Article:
Alumni Success Story: Mesrop Manukyan (LL.M. ‘15) Fulfills a Career in Law4 min read
Mesrop Manukyan (LL.M. ‘15) has worked as a legal consultant for a number of state, private, and international organizations, including the National Assembly of Armenia, the United Nations, and Foundation for Armenia Science and Technology (FAST). After earning a master of laws (LL.M.) degree from the American University of Armenia (AUA), he entered the University of Cambridge where he received a second master’s degree. Returning to AUA as a lecturer in 2017, Manukyan has been sharing his knowledge and experience in the field with LL.M. students. In the below interview, he told us about his educational and teaching experience, his current practice as a lawyer, as well as advised current law students how to succeed in the job market.
You have studied in three different universities both in Armenia and abroad. Tell us about your educational experience.
While my studies at Yerevan State University laid the foundation for me to become a lawyer, AUA and the University of Cambridge have had a greater influence on me, professionally.
My experience at AUA was greatly positive, as I was encouraged to think in a non-conventional manner when dealing with courses and assignments. More importantly, I believe that AUA developed my soft skills, such as negotiation and other interpersonal skills, which have proved to be immensely helpful in the long run.
If I were to name the single most important thing that my studies at Cambridge gave me, it is realizing exactly who I want to be and what I want to do. Many of my friends and colleagues from there, who have quite diverse backgrounds and outlooks, have influenced my worldview and helped me think strategically about my career and my life in general.
You received the AUA/MOES scholarship when enrolled in the AUA LL.M. program. How important, in your opinion, is the support AUA provides to its students?
I can speak for myself, that receiving the scholarship meant a lot to me for two main reasons. First, it was a stamp of recognition of all the hard work I had put into my studies. The second and more obvious one is that it truly was financial support, which really mattered to me at the time, as it made possible investing the money I had not in tuition, but in various other training, seminars, and online courses to further advance myself. In short, the scholarship allowed me to invest more in myself. Thus, I believe it serves the same useful purpose not only for me but for every student who receives it.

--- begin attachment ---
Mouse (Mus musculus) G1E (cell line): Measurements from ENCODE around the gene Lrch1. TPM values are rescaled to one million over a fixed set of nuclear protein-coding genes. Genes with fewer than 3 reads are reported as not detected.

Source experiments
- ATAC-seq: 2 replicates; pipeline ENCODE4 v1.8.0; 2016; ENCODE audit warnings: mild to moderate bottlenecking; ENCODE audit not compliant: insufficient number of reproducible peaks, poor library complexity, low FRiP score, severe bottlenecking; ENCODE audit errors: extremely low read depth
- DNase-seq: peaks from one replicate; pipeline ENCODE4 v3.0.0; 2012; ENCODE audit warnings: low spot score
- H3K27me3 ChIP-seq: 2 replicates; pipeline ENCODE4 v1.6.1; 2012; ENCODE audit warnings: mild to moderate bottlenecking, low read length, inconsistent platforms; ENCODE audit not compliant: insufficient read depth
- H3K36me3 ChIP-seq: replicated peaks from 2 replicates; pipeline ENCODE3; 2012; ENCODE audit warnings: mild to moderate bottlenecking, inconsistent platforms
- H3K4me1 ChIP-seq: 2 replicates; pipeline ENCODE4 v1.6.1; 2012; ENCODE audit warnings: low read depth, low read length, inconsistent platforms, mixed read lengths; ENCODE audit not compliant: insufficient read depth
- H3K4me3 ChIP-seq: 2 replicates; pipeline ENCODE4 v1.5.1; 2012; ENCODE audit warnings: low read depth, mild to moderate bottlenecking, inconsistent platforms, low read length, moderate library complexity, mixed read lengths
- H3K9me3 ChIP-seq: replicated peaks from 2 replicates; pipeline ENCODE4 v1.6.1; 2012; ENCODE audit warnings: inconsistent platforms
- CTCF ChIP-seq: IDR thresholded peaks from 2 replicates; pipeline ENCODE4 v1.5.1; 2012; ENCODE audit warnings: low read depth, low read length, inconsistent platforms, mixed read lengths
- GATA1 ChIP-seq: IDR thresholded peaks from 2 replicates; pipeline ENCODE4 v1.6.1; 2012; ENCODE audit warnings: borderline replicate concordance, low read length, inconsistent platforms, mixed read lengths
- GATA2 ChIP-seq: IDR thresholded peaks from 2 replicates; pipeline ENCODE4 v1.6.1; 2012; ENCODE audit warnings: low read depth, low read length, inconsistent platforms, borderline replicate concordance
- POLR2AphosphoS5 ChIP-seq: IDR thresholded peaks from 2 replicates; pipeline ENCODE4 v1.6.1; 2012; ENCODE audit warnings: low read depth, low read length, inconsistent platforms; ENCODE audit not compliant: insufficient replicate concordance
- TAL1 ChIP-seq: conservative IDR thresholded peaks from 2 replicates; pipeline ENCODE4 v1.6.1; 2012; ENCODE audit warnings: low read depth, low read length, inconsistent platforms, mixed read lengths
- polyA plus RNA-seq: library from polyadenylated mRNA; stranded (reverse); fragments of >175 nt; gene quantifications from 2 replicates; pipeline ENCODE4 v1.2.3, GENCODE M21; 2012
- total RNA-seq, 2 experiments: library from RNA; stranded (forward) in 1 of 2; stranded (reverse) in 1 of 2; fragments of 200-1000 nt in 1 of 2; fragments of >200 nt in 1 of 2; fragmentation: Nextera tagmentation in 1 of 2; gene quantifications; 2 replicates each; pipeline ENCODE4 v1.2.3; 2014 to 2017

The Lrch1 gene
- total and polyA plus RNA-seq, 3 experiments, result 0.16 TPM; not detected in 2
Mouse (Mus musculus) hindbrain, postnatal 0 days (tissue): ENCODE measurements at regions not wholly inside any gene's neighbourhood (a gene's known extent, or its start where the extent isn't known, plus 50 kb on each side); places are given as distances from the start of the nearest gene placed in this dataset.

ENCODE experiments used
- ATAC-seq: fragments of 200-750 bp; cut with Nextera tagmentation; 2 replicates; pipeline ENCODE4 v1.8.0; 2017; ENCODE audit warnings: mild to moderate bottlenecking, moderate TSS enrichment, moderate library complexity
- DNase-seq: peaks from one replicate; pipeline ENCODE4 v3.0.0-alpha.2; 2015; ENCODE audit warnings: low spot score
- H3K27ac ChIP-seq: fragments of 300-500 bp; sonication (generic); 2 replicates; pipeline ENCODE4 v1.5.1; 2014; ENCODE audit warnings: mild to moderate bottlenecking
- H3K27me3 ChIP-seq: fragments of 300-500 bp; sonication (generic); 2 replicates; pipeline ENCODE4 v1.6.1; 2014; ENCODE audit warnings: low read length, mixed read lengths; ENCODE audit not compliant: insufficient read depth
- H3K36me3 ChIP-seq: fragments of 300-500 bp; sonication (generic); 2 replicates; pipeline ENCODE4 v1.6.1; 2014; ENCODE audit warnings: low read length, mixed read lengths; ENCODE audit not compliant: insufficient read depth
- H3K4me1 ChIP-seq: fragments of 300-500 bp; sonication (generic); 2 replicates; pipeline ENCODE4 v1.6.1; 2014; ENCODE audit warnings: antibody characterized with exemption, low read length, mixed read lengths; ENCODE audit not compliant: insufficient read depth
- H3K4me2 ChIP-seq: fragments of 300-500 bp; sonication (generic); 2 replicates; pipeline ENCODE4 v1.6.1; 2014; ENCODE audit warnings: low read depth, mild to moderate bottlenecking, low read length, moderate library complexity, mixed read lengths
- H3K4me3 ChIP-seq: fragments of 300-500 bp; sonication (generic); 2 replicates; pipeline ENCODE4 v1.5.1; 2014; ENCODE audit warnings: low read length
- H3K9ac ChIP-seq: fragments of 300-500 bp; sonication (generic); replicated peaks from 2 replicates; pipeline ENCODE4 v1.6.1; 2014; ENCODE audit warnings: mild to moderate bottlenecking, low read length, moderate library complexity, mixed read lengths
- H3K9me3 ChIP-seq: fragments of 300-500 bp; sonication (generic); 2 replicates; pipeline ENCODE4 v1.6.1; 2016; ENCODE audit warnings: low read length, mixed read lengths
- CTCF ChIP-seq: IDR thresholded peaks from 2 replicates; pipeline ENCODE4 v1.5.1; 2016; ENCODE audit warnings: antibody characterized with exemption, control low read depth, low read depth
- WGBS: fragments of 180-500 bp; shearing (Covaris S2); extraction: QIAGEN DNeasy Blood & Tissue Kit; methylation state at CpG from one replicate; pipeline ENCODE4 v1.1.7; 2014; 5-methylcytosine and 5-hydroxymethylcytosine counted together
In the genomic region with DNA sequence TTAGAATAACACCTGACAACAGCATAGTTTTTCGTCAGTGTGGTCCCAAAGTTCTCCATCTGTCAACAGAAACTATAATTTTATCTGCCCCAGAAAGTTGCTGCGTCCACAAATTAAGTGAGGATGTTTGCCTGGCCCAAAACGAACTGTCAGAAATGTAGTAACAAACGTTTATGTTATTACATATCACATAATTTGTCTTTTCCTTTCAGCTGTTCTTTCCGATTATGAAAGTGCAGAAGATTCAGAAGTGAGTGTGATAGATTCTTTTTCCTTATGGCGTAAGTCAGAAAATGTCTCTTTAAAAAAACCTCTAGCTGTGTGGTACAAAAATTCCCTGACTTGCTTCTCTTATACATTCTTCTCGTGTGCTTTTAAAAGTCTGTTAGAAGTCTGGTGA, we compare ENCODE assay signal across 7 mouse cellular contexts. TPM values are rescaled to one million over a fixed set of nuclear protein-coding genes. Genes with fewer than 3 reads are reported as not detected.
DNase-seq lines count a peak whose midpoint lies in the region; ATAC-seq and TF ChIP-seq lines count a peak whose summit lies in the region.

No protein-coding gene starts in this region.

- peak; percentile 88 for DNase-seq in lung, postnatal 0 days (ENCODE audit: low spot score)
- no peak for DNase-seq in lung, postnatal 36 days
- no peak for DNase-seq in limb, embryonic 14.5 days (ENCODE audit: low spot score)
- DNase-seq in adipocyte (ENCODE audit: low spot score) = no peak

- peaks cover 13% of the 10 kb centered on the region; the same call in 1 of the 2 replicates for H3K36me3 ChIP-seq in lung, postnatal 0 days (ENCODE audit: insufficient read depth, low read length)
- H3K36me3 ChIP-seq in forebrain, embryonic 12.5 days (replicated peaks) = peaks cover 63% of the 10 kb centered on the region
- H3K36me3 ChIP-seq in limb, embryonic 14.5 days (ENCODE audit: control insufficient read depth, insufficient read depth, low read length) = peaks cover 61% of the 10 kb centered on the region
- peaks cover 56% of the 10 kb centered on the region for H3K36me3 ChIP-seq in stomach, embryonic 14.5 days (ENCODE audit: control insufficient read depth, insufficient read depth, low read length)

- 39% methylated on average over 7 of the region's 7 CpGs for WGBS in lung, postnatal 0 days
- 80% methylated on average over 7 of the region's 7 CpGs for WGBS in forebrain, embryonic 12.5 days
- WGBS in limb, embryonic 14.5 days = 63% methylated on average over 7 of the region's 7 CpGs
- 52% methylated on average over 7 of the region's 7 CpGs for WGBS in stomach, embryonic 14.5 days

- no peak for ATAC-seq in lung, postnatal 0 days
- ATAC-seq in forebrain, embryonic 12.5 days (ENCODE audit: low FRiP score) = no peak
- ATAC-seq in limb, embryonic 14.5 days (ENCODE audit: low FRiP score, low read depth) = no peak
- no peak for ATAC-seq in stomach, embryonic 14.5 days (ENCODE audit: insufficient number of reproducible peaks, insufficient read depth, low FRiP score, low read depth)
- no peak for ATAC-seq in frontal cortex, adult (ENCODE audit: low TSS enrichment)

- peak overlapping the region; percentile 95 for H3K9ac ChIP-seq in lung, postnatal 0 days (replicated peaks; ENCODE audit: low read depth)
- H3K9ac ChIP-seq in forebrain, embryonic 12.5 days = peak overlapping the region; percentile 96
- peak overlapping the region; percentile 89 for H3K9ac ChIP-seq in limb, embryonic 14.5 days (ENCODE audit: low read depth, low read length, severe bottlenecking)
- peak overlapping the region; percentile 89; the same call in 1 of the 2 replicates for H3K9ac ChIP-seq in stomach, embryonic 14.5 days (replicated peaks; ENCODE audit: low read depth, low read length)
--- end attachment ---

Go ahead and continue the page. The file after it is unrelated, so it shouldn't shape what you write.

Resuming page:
What does returning to AUA as a lecturer mean to you?
I remember my very first lecture. I felt very insecure and nervous, as I had to be in the shoes of people who I admired before, and those shoes seemed very hard to fill. However, I set one very important goal – I have to be the lecturer that I would want to have back when I was a student. That would be a lecturer who teaches about practice, prepares the students and trains them for entering the legal profession right after each class. A lecturer, who inspires students and serves as a role model. I cannot say whether now I am that person or not. However, I can say that my feeling is that I am definitely on the right track.
As you have seen the two sides of the same coin from both a student and a lecturer’s perspective, what would you identify as some of the advantages of AUA and where is there room for improvement?
AUA has lecturers that are mainly legal practitioners, which is a great advantage. Further, as I mentioned earlier, it develops both hard and soft practical skills for the students.
I believe that AUA has the potential to become the go-to academic institution for the legal profession. To achieve this goal fully, there has to be a bachelor’s degree in law to lay the right foundation for future legal practitioners. Armenia needs a high quality undergraduate legal education that is based on real practice, where graduating students are ready legal professionals.
Tell us about your current practice as a lawyer. What does your job involve?
My main area of practice is technology law, including venture capital and transactional matters related to technology. I have dealt with such matters both during my time as the General Counsel at Foundation for Armenian Science and Technology and OneDapp, as well as in my current private practice.
Along with my main area of practice, I advise private clients, government institutions and international organizations on various legal and policy matters. This includes my work at the Food and Agriculture Organization of the UN, where I served as a legal consultant for two potential legal reforms. The first assignment is meant to tackle the so-called antimicrobial resistance issue in Armenia and is aimed at improving food safety in the country. The other assignment targeted improving the wine production industry in Armenia through the introduction of a grape certification system.
Other areas where I advise current and former clients include international investment law, public administration matters of various government institutions, telecom matters, as well as energy law.
What would you advise the current law students as they prepare to enter the job market?
The single most important advice that I always give my students is to try not to think like a lawyer all the time. Try to be a business person, think business, think commercial matters and your value as a lawyer will skyrocket.